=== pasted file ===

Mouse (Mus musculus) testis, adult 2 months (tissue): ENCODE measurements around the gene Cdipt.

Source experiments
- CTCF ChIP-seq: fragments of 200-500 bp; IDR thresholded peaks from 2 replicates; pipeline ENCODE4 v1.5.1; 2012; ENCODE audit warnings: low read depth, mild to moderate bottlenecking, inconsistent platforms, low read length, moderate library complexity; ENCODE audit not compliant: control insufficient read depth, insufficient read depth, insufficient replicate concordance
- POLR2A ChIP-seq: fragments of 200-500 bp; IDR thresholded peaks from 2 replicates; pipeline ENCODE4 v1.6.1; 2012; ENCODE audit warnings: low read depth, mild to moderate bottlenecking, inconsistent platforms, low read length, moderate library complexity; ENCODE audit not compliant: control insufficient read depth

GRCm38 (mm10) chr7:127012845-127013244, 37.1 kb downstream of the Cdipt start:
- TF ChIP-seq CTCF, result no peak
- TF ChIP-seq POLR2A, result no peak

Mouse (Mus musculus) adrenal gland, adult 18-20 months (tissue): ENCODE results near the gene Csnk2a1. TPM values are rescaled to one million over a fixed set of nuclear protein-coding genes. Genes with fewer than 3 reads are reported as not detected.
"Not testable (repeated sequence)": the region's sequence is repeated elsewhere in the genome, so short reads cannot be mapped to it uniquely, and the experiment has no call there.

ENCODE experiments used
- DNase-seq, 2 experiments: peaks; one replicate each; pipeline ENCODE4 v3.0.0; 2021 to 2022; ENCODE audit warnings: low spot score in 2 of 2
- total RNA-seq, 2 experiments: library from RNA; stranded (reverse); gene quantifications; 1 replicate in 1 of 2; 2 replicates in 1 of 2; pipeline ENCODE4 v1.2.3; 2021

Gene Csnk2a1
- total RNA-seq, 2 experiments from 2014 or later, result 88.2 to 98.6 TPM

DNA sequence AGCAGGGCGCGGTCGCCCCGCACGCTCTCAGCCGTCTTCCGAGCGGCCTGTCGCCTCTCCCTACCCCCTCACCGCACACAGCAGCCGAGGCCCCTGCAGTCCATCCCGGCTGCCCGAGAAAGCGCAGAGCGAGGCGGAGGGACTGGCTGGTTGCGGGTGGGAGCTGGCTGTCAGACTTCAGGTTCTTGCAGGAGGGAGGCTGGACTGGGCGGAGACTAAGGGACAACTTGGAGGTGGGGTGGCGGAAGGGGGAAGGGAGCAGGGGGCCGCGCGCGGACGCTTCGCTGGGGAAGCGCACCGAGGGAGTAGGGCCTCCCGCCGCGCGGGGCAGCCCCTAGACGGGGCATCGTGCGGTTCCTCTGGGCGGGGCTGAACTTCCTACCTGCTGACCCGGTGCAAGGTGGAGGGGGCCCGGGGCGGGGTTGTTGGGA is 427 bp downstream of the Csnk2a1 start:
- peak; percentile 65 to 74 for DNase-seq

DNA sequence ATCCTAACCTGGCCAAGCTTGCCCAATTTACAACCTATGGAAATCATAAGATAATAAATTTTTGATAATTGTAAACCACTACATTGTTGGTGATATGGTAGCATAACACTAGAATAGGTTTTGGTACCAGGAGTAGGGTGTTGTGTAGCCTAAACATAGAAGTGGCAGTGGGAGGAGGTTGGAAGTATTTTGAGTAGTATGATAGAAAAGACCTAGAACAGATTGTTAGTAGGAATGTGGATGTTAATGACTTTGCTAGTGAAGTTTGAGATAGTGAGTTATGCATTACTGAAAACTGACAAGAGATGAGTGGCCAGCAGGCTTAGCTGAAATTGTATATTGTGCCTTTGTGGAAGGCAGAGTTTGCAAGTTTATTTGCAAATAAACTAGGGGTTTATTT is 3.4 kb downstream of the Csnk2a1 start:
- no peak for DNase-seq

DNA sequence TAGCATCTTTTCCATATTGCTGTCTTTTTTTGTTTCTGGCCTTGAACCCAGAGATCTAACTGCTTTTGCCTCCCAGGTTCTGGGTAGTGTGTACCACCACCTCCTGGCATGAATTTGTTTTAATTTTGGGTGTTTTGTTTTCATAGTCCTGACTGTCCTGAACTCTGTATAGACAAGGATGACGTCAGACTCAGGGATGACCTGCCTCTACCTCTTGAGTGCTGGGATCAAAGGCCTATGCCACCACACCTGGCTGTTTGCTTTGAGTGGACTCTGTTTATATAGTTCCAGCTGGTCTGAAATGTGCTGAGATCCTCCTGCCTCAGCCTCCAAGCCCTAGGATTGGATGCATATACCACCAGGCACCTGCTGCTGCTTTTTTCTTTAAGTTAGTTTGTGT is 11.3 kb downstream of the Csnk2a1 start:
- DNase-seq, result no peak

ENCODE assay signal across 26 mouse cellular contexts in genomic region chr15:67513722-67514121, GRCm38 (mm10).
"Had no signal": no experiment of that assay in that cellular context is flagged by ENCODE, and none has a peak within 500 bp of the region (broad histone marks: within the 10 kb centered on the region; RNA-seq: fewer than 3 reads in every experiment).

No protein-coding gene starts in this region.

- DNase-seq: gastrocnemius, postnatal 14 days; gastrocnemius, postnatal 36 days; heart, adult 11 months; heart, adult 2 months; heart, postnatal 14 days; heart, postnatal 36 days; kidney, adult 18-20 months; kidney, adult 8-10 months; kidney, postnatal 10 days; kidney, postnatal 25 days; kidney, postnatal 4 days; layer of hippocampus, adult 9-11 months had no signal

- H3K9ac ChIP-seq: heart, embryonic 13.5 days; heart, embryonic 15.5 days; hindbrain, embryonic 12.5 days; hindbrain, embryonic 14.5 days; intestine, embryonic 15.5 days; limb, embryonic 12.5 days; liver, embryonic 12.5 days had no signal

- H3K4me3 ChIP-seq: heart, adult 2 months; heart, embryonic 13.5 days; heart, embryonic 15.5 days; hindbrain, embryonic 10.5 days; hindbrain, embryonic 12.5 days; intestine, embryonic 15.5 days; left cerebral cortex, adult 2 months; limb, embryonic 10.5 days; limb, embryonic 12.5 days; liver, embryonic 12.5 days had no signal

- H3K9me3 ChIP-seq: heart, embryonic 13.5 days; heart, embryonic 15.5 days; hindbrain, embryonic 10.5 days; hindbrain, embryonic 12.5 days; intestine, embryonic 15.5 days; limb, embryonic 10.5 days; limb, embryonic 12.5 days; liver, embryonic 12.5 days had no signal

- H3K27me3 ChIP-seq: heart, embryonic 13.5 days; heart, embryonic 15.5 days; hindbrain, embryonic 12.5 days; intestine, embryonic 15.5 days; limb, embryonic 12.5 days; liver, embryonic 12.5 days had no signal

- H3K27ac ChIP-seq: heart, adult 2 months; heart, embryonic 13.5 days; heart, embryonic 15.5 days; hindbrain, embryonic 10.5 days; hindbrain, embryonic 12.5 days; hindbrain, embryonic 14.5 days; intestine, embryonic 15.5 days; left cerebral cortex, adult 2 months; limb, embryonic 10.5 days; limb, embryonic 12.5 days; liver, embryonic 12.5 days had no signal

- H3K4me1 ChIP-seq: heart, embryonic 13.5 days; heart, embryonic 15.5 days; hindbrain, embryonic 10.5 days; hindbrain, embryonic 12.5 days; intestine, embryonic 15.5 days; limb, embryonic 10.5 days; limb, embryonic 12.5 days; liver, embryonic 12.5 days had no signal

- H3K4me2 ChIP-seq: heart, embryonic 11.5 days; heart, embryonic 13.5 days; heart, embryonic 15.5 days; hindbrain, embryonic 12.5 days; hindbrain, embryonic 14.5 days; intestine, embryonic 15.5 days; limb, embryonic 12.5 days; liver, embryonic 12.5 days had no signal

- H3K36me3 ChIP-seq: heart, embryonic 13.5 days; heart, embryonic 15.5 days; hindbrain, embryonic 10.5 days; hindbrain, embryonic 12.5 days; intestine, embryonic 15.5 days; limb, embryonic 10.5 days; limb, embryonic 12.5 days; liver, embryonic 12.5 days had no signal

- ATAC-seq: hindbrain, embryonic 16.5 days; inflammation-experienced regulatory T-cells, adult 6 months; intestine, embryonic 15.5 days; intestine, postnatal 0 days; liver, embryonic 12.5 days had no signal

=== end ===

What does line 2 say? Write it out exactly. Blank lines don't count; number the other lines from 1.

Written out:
Source experiments